May 9 – 29, 2023
Elgin Cleckley, NOMA, is an Assistant Professor of Architecture and Design with an appointment in the School of Education and Human Development and the School of Nursing. He is the Director of Design Justice at UVa’s Equity Center (Democracy Initiative Center for the Redress of Inequity Through Community-Engaged Scholarship), where he leads the school’s NOMA Project Pipeline: Architecture Mentorship Program.
He is the principal of _mpathic design, a multi-award-winning pedagogy, initiative, and professional practice. After studying architecture at the University of Virginia (’93) and Princeton University (’95), he collaborated with DLR Group (Seattle), MRSA Architects (Chicago), and Baird Sampson Neuert Architects (Toronto) on award-winning civic projects. He was a Muschenheim Fellow at the University of Michigan and has taught at the University of Illinois, Chicago.
Before returning to teach at UVa in 2016, Elgin was the 3D Group Leader and Design Coordinator at the Ontario Science Centre (Toronto), Science Content and Design Department, and Agents of Change Initiative (2001-2016). This work produced the world’s first museum/design thinking architectural space (the Weston Family Innovation Centre – WFIC). WFIC features award-winning exhibitions, educational facilities, and public art, with works from David Rokeby, Michael Awad, Steve Mann, and Stacy Levy receiving several Canadian Association of Science Centres Awards.
Elgin is a recipient of UVa’s Alumni Board of Trustees Teaching Award (the highest teaching award an Assistant Professor can receive at the University), UVa’s Distinguished Public Scholar Award, and the Armstead Robinson Faculty Award. He has received three Association of Collegiate Schools of Architecture Awards – for Creative Achievement (for a _mpathic design advanced studio), Diversity Achievement, and Faculty Design. He was nominated for a State Council of Higher Education for Virginia Outstanding Faculty Award, receiving a US Department of Education Blue Ribbon Award, Campus Compact Virginia’s Community Engagement Award, and an AIA Virginia Award. His scholarship received a Dumbarton Oaks Mellon Fellowship in Urban Landscape Studies / Harvard University, supporting the development of his forthcoming 2023 book with Island Press, _mpathic design, supported by an NEA Grant. Elgin’s scholarship is a recipient of fellowships from MacDowell, Loghaven, Art Omi, and the Anderson Center.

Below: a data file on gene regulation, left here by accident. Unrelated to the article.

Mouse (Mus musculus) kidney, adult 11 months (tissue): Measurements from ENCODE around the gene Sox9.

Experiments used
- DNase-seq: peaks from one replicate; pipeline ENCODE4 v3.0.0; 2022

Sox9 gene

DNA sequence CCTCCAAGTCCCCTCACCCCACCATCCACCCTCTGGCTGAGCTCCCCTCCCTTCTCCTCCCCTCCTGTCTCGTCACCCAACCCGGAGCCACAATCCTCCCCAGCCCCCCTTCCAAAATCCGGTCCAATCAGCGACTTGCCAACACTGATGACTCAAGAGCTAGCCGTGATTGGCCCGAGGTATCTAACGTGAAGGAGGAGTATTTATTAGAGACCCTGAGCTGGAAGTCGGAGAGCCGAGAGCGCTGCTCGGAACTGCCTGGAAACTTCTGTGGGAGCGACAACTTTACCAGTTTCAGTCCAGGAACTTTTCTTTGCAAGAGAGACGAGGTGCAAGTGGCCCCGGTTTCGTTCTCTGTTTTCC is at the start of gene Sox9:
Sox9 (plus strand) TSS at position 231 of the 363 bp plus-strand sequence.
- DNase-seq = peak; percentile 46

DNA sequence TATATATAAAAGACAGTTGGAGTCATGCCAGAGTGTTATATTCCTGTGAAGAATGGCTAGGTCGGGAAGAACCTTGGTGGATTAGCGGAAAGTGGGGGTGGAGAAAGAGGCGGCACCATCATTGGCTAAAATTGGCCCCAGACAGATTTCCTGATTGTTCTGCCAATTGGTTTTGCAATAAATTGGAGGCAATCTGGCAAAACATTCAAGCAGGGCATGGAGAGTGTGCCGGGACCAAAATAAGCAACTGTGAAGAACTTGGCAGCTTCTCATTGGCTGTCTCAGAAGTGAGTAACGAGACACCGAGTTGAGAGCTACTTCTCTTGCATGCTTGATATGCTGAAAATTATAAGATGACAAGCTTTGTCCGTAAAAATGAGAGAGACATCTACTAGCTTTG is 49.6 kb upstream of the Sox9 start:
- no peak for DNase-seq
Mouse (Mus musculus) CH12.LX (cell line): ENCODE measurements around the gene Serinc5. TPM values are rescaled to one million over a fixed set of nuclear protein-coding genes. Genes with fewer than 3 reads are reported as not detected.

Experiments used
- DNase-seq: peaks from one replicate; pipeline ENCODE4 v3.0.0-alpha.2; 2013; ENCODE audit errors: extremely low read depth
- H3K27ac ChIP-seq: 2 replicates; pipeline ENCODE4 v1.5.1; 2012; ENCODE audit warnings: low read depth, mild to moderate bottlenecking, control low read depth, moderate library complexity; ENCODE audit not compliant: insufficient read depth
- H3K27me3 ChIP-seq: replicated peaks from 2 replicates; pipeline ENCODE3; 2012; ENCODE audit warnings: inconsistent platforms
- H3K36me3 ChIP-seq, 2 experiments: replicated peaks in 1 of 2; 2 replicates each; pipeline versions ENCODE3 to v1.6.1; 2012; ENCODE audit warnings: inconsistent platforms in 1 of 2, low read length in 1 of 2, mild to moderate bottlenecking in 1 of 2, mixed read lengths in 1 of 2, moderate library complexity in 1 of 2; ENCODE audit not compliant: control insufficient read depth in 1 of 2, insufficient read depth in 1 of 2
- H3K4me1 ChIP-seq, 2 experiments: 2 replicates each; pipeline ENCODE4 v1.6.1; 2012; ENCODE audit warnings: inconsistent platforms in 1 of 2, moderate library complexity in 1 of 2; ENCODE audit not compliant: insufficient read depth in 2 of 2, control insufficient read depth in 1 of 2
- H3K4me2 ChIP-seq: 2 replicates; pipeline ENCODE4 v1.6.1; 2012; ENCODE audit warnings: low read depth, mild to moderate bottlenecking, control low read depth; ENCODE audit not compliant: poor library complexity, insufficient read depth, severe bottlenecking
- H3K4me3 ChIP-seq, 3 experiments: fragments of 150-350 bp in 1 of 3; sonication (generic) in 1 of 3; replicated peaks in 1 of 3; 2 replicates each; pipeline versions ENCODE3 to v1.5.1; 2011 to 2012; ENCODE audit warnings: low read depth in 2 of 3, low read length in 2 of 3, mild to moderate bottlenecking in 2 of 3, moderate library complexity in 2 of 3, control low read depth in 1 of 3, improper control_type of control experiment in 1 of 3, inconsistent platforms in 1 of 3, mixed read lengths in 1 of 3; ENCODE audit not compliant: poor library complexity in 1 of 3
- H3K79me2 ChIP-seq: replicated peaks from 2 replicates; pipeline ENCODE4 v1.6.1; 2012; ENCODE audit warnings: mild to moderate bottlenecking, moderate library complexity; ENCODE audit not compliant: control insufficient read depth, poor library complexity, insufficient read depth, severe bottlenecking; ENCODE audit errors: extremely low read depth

Selected writings include Empathy Pedestals (LSU Press), Site Lines: A Journal of Place, International Journal of E – Planning Research, Next City, Medium, MANIFEST: A Journal of the Americas, the Journal for Interprofessional Education and Practice, AMPS (Architecture, Media, Politics, and Society), and Bridging the Gap: Emergent Ideas on Architectural Pedagogy and Practice Design (Routledge / Manchester School of Architecture).
_mpathic design has presented at over eighty national and international conferences in architecture, design, education, and health, including the World Congress of Architects. _mpathic design’s practice includes collaborations with Dartmouth, The Trace (NYC), Farmers Footprint, Albemarle County Public Schools, City of Lynchburg, the Anne Spencer House and Garden (Lynchburg), and the Albemarle County Office of Equity and Diversity, for the Charlottesville Memorial for Peace and Justice (with the Equal Justice Initiative). _mpathic design recently exhibited at the Smithsonian’s National Museum of American History.
Elgin is a vital supporter of the UVa School of Architecture’s JEDI initiatives, leading the school’s NOMAS Chapter to receive Third Place in the Barbara G. Laurie Student Design Competition (2016). He was an integral part of the team creating the school’s named scholarships and BIPOC mentoring program. He serves nationally as Chair of ACSA’s Leadership Committee (2021-2022), and ACSA’s Education Committee, while a board member of the Design Futures Forum.
While at Good Hart, I will continue developing an installation/exhibition that accurately and empathically visualizes elements of the Middle Passage, making new connections to today’s urgent realities of over-surveillance, incarceration, migration, and racial justice. The work melds art, architecture, history, and storytelling, incorporating three decades of research and compiled data. The result is transformative in that it leaves space for viewers of all backgrounds to consider, imagine, and discuss the reality of the Middle Passage, critically analyzing the visuals used in 1788. The work will exhibit in national and global locations beginning in 2024.